Document Type

Article

Source of Publication

Frontiers in Immunology

Publication Date

6-30-2020

Abstract

© Copyright © 2020 Geitani, Moubareck, Xu, Karam Sarkis and Touqui. The treatment of respiratory infections is associated with the dissemination of antibiotic resistance in the community and clinical settings. Development of new antibiotics is notoriously costly and slow; therefore, alternative strategies are needed. Antimicrobial peptides (AMPs), the central effector molecules of the immune system, are being considered as alternatives to conventional antibiotics. Most AMPs are epithelium-derived and play a key role in host defense at mucosal surfaces. They are classified on the basis of their structure and amino acid motifs. These peptides display a range of activities, including not only direct antimicrobial activity, but also immunomodulation and wound repair. In the lung, airway epithelial cells and neutrophils, in particular, contribute to AMP synthesis. The relevance of AMPs for host defense against infection has been demonstrated in animal models and is supported by observations in patient studies, showing altered expression and/or unfavorable circumstances for their action in a variety of lung diseases. Of note, AMPs are active against bacterial strains that are resistant to conventional antibiotics, including multidrug-resistant bacteria. Several strategies have been proposed to use these peptides in the treatment of infections, including direct administration of AMPs. In this review, we focus on studies related to direct bactericidal effects of AMPs and their potential clinical applications with a particular focus on cystic fibrosis.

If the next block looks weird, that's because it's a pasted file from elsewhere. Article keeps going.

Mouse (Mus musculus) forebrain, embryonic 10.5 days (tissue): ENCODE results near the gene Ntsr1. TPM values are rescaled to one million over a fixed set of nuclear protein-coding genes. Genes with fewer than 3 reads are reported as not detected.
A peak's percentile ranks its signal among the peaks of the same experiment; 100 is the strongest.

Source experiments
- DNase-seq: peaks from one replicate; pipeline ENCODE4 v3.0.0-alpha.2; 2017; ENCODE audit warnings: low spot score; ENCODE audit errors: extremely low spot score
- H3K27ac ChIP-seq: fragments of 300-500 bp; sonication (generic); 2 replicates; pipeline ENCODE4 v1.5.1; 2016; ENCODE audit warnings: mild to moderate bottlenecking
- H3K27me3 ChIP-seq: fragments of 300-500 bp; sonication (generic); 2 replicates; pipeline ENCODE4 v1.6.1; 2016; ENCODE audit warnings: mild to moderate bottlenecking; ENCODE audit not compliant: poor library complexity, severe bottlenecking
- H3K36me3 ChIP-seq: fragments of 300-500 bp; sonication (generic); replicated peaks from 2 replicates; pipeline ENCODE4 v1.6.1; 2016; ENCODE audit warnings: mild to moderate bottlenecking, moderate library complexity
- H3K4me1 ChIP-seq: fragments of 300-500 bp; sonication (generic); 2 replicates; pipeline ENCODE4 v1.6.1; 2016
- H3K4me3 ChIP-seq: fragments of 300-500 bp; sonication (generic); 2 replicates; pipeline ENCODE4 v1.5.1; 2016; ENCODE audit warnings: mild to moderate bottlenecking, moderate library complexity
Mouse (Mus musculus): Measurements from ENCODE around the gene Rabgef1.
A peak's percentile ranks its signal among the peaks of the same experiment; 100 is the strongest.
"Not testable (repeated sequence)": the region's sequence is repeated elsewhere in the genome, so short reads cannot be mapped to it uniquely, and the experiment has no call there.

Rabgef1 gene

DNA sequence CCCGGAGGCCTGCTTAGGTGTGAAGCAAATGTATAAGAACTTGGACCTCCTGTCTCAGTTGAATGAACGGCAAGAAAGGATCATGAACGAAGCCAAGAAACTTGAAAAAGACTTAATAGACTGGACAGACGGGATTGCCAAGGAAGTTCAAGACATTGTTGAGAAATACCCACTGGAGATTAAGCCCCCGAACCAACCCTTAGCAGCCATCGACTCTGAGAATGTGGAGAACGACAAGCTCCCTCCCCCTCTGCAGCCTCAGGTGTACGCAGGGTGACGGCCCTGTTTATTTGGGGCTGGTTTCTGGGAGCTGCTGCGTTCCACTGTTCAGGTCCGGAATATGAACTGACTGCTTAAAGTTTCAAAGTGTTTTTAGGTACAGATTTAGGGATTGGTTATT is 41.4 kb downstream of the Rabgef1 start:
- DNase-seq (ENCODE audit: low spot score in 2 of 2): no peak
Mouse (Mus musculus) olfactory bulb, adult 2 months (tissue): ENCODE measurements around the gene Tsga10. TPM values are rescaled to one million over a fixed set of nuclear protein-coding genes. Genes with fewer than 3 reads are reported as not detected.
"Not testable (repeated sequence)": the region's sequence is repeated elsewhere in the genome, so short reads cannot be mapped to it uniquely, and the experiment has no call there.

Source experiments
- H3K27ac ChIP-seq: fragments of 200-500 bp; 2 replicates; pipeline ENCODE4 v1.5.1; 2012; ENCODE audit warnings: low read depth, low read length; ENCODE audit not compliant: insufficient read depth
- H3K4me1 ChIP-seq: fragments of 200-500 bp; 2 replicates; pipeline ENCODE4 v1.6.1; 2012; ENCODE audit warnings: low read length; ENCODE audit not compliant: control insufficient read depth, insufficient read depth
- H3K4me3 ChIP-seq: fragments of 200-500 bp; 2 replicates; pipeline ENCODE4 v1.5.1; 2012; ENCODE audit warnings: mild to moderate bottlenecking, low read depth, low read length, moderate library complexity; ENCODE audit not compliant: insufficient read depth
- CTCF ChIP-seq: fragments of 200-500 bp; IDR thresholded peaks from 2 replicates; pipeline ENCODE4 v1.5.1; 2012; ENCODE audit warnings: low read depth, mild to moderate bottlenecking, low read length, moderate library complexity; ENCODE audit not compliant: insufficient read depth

ISSN

1664-3224

Publisher

Frontiers Media S.A.

Volume

11

First Page

1198

Disciplines

Life Sciences

Keywords

antibiotic resistance, antimicrobial effect, antimicrobial peptides, cystic fibrosis, immune modulation, respiratory infections

Scopus ID

85087794453

Creative Commons License

Creative Commons Attribution 4.0 License
This work is licensed under a Creative Commons Attribution 4.0 License.

Indexed in Scopus

yes

Open Access

yes

Open Access Type

Gold: This publication is openly available in an open access journal/series

Included in

Life Sciences Commons

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